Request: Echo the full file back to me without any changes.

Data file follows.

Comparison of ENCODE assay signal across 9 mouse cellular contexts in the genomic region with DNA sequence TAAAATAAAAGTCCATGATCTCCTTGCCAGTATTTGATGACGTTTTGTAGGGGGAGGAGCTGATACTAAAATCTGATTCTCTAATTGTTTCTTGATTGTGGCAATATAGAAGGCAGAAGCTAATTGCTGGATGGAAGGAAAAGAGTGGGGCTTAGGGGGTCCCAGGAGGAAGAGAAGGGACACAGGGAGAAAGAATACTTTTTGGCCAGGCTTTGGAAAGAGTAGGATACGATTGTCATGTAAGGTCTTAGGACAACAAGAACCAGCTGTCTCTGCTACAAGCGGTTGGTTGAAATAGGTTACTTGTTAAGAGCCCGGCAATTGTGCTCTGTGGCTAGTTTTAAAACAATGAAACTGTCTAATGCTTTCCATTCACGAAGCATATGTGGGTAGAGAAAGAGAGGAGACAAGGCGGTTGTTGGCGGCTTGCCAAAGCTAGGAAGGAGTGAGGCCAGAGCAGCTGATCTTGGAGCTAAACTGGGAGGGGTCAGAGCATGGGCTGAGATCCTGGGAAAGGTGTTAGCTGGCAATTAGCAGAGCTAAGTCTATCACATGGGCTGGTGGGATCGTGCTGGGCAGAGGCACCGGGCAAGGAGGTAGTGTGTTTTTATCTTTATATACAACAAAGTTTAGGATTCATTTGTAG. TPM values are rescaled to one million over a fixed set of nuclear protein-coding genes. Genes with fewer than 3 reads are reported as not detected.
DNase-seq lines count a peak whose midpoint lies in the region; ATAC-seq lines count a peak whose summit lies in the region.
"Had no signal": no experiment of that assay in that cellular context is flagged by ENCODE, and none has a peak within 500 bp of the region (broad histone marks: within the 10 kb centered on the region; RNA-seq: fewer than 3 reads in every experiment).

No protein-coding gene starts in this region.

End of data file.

Comparison of ENCODE assay signal across 9 mouse cellular contexts in the genomic region with DNA sequence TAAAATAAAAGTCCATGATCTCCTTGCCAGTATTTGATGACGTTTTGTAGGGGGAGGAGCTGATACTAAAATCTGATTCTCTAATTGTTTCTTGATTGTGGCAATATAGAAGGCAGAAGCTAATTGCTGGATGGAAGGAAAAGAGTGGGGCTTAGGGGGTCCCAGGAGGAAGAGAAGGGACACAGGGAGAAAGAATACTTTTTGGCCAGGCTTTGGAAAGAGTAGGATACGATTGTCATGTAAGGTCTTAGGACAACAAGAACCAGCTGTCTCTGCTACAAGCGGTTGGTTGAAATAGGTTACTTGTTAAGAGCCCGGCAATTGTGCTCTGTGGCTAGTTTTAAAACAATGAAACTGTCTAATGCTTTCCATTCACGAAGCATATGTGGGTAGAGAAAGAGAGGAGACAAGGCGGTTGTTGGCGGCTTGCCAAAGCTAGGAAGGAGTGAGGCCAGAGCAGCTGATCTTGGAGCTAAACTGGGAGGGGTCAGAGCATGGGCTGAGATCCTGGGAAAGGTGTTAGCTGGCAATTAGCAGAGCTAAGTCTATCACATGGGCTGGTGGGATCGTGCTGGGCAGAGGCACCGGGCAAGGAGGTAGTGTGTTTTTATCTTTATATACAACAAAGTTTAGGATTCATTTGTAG. TPM values are rescaled to one million over a fixed set of nuclear protein-coding genes. Genes with fewer than 3 reads are reported as not detected.
DNase-seq lines count a peak whose midpoint lies in the region; ATAC-seq lines count a peak whose summit lies in the region.
"Had no signal": no experiment of that assay in that cellular context is flagged by ENCODE, and none has a peak within 500 bp of the region (broad histone marks: within the 10 kb centered on the region; RNA-seq: fewer than 3 reads in every experiment).

No protein-coding gene starts in this region.